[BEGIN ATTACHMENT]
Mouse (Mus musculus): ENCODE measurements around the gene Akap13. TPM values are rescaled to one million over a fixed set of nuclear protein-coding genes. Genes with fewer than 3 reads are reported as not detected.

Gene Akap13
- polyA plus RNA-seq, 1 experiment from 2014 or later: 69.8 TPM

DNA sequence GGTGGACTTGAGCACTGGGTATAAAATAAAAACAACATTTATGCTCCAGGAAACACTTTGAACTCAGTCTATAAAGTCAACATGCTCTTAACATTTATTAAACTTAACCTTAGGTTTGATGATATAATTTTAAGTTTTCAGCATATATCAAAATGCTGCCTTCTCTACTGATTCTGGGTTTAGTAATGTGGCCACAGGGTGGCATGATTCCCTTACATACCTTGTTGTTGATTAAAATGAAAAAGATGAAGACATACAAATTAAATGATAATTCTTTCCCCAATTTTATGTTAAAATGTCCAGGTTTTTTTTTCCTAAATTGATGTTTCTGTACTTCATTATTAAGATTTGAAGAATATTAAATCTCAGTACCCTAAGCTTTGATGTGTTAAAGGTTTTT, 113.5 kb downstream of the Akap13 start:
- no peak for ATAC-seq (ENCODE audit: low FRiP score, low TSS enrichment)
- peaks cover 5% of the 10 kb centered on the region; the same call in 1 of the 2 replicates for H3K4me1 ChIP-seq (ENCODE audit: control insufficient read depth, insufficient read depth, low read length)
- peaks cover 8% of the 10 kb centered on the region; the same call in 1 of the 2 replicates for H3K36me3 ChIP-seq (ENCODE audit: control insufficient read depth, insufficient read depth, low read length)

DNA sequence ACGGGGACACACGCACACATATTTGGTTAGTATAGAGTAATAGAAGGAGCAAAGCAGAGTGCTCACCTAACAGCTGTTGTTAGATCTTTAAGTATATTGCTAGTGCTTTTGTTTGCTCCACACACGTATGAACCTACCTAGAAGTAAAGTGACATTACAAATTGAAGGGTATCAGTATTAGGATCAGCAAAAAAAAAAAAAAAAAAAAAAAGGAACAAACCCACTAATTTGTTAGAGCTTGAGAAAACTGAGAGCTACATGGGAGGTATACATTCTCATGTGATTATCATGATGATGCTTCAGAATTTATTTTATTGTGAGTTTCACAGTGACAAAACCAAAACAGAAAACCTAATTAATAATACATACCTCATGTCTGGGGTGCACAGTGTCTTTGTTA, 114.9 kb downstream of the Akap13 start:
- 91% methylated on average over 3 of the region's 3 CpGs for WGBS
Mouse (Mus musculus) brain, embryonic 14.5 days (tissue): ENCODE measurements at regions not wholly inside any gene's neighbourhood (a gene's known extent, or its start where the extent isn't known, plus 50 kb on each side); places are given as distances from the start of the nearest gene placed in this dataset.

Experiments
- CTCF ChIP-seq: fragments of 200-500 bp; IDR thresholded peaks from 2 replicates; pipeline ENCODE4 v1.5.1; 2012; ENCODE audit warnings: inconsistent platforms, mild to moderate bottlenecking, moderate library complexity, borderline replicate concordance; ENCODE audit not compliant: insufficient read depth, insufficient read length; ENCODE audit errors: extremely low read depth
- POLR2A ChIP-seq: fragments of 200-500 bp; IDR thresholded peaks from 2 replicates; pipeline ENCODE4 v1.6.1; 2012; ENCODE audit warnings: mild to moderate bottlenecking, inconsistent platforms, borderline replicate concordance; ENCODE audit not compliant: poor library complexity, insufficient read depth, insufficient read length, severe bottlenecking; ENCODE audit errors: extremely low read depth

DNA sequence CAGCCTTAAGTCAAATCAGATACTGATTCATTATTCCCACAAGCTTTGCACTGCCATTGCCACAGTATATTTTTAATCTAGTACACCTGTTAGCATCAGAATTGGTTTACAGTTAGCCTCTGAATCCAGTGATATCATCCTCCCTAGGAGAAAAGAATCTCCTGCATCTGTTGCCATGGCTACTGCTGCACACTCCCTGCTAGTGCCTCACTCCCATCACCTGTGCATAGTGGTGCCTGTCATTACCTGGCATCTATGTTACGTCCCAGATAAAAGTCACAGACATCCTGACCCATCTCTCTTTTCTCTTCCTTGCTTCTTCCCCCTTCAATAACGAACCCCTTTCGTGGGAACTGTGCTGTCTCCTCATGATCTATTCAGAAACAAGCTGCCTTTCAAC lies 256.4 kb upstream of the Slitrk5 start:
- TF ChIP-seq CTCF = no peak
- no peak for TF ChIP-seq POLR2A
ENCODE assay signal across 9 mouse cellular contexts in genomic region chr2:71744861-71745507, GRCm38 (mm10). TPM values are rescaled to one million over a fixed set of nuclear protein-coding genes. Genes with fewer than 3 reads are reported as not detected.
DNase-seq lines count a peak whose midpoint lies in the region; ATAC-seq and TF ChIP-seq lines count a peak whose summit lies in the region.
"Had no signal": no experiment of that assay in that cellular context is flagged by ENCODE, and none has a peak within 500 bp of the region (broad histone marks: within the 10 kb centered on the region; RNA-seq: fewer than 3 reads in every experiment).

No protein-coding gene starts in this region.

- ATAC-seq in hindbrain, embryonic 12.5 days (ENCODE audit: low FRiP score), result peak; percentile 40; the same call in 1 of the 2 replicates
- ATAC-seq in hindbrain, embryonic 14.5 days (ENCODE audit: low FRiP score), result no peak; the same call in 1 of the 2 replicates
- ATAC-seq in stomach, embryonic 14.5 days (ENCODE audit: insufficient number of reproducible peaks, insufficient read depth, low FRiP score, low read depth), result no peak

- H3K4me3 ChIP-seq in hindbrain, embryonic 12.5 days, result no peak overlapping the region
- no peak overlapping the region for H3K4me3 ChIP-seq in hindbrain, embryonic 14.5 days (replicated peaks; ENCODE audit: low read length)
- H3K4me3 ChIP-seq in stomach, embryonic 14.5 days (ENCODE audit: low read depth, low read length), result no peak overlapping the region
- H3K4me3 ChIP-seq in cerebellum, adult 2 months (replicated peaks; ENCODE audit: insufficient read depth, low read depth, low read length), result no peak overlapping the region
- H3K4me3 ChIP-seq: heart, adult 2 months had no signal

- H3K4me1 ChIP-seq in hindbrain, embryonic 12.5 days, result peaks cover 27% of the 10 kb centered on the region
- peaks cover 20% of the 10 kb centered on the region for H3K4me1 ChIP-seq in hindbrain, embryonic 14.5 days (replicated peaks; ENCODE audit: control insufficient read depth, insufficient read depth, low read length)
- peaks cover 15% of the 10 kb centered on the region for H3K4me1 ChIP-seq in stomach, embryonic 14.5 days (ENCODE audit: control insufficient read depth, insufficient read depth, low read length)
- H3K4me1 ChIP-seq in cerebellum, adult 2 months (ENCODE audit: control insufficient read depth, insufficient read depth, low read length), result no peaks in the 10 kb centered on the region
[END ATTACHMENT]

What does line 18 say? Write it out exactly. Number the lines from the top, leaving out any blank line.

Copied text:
DNase-seq lines count a peak whose midpoint lies in the region; ATAC-seq and TF ChIP-seq lines count a peak whose summit lies in the region.